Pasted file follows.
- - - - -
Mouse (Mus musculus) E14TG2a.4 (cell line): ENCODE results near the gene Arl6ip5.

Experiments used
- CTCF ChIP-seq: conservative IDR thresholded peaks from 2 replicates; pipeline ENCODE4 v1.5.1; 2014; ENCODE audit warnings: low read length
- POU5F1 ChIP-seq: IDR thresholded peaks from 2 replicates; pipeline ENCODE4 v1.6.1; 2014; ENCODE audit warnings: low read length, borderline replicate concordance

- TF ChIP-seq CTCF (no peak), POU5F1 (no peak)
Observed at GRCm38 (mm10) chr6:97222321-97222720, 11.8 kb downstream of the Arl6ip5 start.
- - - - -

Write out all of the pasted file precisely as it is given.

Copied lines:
Mouse (Mus musculus) E14TG2a.4 (cell line): ENCODE results near the gene Arl6ip5.

Experiments used
- CTCF ChIP-seq: conservative IDR thresholded peaks from 2 replicates; pipeline ENCODE4 v1.5.1; 2014; ENCODE audit warnings: low read length
- POU5F1 ChIP-seq: IDR thresholded peaks from 2 replicates; pipeline ENCODE4 v1.6.1; 2014; ENCODE audit warnings: low read length, borderline replicate concordance

- TF ChIP-seq CTCF (no peak), POU5F1 (no peak)
Observed at GRCm38 (mm10) chr6:97222321-97222720, 11.8 kb downstream of the Arl6ip5 start.